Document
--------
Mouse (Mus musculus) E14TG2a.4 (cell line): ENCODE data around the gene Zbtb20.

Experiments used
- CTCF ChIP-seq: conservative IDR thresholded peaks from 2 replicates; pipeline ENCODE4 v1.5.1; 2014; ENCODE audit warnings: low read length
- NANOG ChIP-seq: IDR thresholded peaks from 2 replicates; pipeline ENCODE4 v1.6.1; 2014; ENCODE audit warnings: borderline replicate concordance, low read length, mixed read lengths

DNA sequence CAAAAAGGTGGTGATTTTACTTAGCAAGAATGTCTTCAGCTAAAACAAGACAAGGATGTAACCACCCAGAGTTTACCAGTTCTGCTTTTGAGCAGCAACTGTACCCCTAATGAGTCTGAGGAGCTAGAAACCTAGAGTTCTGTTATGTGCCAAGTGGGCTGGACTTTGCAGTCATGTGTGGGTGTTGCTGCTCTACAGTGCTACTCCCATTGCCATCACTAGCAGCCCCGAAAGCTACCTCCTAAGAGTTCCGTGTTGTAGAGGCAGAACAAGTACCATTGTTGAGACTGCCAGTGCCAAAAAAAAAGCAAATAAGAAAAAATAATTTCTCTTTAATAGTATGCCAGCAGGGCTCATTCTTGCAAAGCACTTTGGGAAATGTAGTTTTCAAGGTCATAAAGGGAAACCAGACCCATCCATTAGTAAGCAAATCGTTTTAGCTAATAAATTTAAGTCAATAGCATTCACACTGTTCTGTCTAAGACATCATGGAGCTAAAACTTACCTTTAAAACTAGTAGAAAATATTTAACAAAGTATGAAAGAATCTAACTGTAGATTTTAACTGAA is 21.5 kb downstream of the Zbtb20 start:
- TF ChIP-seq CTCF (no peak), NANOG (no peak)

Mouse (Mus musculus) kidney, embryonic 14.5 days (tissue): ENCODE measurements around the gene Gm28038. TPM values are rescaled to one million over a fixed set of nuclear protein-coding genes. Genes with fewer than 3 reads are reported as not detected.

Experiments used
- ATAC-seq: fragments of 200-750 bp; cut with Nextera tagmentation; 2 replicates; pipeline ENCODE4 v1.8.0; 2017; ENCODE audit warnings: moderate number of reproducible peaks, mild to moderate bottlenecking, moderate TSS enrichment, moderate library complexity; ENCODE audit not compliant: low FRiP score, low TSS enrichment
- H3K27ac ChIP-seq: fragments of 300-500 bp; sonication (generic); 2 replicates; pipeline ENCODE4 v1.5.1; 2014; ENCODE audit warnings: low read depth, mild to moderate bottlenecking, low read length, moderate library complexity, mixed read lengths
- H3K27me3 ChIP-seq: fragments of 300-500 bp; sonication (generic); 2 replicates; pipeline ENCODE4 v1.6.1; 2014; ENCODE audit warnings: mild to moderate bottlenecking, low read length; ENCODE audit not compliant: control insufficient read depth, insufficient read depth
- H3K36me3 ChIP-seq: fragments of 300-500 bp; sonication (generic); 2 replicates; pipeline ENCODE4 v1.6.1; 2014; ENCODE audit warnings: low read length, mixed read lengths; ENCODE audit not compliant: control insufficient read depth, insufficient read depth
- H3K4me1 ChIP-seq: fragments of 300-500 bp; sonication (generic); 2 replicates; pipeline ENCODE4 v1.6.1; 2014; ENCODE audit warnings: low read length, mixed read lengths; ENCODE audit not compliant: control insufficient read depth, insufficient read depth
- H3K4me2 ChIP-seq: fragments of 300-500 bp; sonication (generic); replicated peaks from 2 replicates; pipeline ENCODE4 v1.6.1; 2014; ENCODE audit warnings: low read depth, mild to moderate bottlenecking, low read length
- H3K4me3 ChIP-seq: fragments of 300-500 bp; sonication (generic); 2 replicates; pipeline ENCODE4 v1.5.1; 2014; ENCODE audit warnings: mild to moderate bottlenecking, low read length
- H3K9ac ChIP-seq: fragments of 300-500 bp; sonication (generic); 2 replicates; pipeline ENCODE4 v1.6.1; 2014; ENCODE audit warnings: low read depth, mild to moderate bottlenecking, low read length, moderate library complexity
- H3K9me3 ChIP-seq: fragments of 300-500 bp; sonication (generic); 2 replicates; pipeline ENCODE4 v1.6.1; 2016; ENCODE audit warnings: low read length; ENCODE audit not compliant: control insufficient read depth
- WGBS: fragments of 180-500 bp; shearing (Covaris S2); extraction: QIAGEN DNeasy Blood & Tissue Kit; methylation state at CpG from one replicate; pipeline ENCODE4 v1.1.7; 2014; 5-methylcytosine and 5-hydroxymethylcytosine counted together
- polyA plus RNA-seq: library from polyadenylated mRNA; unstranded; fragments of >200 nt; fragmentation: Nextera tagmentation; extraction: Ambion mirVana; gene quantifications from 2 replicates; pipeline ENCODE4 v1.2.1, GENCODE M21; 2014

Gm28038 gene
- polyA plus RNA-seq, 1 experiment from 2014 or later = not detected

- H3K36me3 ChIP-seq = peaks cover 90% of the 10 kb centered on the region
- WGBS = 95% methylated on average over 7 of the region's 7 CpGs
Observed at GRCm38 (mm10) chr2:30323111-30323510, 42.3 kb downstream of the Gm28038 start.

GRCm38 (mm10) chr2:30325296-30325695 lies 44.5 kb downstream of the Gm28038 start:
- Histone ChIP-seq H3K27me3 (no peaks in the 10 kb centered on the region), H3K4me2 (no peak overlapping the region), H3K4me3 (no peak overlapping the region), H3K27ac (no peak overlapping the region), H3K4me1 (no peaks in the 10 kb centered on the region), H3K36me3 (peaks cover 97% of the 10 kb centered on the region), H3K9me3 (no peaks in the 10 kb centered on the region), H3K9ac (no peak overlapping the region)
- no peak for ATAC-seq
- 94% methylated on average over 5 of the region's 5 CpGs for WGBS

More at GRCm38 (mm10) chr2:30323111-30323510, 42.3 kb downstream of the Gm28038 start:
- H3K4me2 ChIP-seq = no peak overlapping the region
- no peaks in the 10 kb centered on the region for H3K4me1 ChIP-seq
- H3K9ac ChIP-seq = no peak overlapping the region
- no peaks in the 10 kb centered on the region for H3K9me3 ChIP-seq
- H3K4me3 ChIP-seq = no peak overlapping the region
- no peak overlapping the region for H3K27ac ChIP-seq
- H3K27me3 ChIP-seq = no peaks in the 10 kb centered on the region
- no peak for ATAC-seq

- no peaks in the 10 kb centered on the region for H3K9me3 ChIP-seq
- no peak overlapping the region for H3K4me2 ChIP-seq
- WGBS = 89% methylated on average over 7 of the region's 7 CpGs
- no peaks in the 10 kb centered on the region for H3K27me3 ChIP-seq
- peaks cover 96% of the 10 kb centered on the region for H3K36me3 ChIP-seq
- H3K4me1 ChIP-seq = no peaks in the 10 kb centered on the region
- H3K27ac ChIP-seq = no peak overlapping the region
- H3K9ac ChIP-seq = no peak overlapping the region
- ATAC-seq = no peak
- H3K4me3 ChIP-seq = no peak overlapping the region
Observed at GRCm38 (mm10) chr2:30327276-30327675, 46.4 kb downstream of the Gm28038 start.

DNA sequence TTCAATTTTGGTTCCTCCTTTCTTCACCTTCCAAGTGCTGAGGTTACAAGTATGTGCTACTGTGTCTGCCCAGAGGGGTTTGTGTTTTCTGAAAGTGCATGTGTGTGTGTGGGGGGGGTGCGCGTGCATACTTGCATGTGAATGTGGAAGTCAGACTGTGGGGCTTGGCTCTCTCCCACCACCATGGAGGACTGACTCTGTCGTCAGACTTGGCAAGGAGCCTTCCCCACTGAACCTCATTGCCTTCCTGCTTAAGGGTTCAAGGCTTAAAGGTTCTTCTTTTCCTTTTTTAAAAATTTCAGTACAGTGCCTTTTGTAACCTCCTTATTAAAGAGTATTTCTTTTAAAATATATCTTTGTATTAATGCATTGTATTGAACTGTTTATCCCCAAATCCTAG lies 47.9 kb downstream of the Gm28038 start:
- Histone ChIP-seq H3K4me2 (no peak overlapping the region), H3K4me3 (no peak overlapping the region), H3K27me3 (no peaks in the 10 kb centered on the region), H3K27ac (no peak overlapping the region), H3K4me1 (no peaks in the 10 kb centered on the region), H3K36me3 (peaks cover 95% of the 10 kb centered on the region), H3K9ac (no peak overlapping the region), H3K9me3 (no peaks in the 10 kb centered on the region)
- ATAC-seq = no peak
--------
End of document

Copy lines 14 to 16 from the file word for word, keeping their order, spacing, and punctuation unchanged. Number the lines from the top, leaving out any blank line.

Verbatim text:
- H3K4me2 ChIP-seq: fragments of 300-500 bp; sonication (generic); replicated peaks from 2 replicates; pipeline ENCODE4 v1.6.1; 2014; ENCODE audit warnings: low read depth, mild to moderate bottlenecking, low read length
- H3K4me3 ChIP-seq: fragments of 300-500 bp; sonication (generic); 2 replicates; pipeline ENCODE4 v1.5.1; 2014; ENCODE audit warnings: mild to moderate bottlenecking, low read length
- H3K9ac ChIP-seq: fragments of 300-500 bp; sonication (generic); 2 replicates; pipeline ENCODE4 v1.6.1; 2014; ENCODE audit warnings: low read depth, mild to moderate bottlenecking, low read length, moderate library complexity